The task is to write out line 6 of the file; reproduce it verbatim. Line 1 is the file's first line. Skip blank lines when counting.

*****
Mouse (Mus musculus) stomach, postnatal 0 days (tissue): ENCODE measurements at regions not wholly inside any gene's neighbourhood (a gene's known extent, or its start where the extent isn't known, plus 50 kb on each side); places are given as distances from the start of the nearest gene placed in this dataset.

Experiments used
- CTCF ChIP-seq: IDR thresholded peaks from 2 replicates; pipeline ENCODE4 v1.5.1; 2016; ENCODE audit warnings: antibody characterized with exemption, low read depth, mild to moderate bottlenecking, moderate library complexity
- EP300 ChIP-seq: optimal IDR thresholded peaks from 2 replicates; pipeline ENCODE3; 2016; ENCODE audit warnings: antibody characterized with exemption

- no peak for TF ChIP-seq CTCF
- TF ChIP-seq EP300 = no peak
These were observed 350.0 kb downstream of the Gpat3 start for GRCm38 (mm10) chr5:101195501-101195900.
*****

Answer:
- TF ChIP-seq EP300 = no peak